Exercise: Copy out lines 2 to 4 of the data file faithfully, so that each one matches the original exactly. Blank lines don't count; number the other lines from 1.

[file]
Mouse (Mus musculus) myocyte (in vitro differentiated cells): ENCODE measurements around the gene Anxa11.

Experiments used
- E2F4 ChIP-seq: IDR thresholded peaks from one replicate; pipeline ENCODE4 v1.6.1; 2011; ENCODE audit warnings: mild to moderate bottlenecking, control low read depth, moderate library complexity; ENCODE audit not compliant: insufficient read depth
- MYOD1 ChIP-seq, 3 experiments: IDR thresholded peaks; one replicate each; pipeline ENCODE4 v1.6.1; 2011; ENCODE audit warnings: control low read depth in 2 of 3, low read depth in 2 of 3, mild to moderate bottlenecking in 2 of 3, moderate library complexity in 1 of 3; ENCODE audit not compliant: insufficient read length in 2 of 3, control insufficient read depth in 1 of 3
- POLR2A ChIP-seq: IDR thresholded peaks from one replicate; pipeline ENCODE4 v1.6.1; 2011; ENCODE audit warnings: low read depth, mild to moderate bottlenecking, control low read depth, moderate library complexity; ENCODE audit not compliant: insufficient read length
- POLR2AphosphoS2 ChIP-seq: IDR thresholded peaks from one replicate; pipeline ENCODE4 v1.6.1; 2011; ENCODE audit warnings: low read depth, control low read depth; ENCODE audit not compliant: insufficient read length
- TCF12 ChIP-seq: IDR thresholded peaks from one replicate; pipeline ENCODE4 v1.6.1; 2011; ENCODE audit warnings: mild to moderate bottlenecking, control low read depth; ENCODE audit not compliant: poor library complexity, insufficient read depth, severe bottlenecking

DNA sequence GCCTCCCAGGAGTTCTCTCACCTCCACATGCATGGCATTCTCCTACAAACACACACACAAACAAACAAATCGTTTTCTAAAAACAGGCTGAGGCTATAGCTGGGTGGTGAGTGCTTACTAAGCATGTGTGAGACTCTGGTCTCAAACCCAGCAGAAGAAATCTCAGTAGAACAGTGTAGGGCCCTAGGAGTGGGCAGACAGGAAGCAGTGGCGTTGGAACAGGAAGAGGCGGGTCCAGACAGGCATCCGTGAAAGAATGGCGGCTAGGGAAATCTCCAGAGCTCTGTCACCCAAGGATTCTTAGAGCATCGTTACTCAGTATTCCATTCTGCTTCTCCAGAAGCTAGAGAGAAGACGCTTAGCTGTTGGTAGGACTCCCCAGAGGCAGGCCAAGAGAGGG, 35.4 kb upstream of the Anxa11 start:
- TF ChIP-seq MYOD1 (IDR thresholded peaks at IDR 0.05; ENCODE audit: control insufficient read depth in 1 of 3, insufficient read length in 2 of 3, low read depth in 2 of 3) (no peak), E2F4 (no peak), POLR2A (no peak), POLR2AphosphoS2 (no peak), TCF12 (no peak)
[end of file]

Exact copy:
Experiments used
- E2F4 ChIP-seq: IDR thresholded peaks from one replicate; pipeline ENCODE4 v1.6.1; 2011; ENCODE audit warnings: mild to moderate bottlenecking, control low read depth, moderate library complexity; ENCODE audit not compliant: insufficient read depth
- MYOD1 ChIP-seq, 3 experiments: IDR thresholded peaks; one replicate each; pipeline ENCODE4 v1.6.1; 2011; ENCODE audit warnings: control low read depth in 2 of 3, low read depth in 2 of 3, mild to moderate bottlenecking in 2 of 3, moderate library complexity in 1 of 3; ENCODE audit not compliant: insufficient read length in 2 of 3, control insufficient read depth in 1 of 3